Words, images and moving pictures have a way of bringing places to life in a romanticised way that captures the essence of a place but makes it seem better than it actually is. I experienced this for the first time in a video game within the first five minutes of Burial at Sea episode 2. I’ve been to Paris on several occasions, but I’ve always experienced it as a noisy, hectic city, albeit a striking one. In its opening scene, the concluding episode of Burial at Sea shows Paris as the city you imagine it to be if you’ve never experienced it first-hand. It’s a really beautiful sequence (if a little sugary), and one that seems completely misplaced for a first-person shooter. It made me think, yet again, that the entire production team was wasted on making such a generic style of game, that somewhere there’s an undiscovered genre that this series should have been part of.
But, somewhat strangely, in what’s likely to be the last ever BioShock outing, Irrational went and made a stealth game. This is problematic for two reasons: first, whomever actually bought into the series as a first-person shooter will find that even that’s been mostly stripped away; secondly, you spend much of the game crouched down and on the lookout for enemies, which means you don’t really get to enjoy the lavish production values as you otherwise would.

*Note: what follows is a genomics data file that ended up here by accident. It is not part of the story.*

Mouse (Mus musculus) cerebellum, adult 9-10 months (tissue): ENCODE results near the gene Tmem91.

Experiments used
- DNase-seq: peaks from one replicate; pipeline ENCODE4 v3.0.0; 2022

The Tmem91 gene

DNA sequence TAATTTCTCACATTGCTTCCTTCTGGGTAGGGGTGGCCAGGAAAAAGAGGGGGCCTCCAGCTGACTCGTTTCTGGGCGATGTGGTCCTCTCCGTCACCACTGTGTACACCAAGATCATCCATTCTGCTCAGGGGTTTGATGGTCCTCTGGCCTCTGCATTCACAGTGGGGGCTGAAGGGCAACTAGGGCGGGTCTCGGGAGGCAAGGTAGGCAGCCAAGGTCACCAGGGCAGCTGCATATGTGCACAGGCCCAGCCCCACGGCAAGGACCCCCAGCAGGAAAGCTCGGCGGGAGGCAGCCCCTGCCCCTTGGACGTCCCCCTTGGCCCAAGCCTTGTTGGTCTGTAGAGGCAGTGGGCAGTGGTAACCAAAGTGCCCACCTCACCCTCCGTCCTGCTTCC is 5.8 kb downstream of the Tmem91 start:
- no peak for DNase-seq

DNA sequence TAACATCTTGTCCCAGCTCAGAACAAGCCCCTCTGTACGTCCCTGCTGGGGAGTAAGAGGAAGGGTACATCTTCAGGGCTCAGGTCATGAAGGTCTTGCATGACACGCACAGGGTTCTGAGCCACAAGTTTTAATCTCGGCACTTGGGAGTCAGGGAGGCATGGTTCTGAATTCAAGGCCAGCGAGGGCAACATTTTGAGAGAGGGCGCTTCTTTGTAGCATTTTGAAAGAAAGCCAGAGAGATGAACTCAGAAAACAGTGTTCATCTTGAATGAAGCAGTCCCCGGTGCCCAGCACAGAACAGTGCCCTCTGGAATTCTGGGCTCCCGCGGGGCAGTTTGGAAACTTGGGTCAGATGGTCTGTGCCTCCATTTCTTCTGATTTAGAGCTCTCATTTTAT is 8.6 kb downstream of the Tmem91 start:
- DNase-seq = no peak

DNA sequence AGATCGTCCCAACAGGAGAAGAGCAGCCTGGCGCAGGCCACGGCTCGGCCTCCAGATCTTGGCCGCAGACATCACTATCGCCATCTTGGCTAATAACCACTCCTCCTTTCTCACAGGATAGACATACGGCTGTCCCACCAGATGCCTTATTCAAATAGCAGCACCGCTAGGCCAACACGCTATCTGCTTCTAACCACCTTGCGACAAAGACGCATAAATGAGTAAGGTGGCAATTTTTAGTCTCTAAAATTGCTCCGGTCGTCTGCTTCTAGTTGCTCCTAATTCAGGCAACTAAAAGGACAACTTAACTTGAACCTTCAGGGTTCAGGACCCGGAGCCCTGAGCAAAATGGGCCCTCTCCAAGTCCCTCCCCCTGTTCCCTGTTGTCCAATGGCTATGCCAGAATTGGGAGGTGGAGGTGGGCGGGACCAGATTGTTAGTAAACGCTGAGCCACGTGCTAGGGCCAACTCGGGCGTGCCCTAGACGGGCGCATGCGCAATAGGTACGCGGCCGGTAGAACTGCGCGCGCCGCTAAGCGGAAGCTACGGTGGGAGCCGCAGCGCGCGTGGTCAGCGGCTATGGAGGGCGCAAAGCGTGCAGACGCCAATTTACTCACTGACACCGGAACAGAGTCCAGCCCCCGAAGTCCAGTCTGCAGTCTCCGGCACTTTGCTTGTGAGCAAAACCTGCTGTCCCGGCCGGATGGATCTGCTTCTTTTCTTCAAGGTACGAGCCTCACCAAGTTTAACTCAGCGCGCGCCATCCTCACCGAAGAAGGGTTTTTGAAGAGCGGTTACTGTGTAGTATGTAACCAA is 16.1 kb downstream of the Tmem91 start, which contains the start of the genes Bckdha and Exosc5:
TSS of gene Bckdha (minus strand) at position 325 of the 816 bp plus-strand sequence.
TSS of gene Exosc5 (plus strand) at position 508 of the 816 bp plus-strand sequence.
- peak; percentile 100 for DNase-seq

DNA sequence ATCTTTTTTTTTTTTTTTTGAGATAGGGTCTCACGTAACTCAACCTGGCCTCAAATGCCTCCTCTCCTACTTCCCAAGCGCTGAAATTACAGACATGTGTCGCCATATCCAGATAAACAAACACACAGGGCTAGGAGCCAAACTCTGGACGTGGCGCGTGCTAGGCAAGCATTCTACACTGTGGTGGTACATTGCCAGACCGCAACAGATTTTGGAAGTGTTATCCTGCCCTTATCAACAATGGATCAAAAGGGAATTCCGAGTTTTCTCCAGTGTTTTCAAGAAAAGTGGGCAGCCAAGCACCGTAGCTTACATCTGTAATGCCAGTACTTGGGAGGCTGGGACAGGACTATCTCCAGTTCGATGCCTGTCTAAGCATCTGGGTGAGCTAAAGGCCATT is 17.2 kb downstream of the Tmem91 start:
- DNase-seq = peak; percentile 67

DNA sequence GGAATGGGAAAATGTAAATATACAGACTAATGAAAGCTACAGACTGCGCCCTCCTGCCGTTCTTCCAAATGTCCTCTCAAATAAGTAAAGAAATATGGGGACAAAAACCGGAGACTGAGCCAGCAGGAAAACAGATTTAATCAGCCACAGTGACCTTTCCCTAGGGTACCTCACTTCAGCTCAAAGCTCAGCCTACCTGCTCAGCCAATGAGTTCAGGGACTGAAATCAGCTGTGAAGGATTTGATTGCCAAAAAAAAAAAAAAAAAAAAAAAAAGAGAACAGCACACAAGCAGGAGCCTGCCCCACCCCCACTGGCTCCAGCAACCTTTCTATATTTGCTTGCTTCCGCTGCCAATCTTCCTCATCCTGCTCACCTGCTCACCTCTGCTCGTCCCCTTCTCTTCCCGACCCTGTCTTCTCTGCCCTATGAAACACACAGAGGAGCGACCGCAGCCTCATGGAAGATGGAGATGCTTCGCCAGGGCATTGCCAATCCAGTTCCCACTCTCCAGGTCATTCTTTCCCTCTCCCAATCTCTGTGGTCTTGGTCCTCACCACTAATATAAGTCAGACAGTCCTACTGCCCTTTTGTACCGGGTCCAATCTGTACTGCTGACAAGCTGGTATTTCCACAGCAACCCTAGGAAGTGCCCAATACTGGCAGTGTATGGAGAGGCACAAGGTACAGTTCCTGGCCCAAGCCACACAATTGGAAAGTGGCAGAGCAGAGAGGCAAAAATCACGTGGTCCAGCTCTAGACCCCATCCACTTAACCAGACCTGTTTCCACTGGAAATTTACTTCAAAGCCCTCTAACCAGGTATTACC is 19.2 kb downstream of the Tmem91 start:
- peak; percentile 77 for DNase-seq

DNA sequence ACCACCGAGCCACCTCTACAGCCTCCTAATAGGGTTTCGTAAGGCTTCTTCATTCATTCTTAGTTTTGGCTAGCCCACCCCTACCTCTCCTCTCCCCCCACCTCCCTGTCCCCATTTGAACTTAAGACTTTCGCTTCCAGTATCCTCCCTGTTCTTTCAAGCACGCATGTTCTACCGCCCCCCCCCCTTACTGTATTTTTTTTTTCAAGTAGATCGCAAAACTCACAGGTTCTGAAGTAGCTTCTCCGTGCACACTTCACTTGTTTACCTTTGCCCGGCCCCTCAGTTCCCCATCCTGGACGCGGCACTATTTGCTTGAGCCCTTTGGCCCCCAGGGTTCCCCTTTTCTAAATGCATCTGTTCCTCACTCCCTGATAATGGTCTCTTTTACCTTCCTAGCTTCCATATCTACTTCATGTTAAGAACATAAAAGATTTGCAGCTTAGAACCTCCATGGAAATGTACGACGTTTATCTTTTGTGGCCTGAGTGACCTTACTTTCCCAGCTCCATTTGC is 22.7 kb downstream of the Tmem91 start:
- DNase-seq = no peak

Still, it’s nothing if not bold of them, and actually episode 2 seems to be a lot less risk-averse than anything else Irrational have ever done. There’s less emphasis on gunplay, a female protagonist (you play as Elizabeth in this outing), and even Rapture’s red light district makes an appearance (“sexual congress the Rapture way!”). Even the relatively breezy storyline makes way for a much more sinister and depressing one. For many people, this will be the chapter of the series they’ve been waiting for, and for others, they’ll find that actually the stealth system is pretty good.
Unlike other stealth games, the emphasis is on sound rather than light. Enemies will tend to zero in on Elizabeth if she makes any noise, and this means being careful where you step (carpet good, broken glass or water bad), and even though she can jump onto freight hooks like Booker could, she can only hang from them for a little while before they start to audibly creak, again attracting unwanted attention (jumping off them will also make noise, unless you press the crouch button mid-flight for a silent landing). What’s interesting about this system, compared to other stealth games, is it means you don’t really need to pay as much attention to the direction enemies are facing, at least unless you’re trying to sneak up on them for a knockout blow.
Elizabeth herself is completely feeble, having a miniscule health bar that can be depleted in less than a second, and no opportunity for resurrection. Because of this, she can’t go toe-to-toe with Big Daddies, spotting any group of enemies typically means having to find an alternate route, and setting off an alarm is certain death. She does have a couple of tricks up her sleeve though, as she can lockpick automatons to disable them, and gains the Eve-powered abilities to detect enemies through walls and turn invisible early on.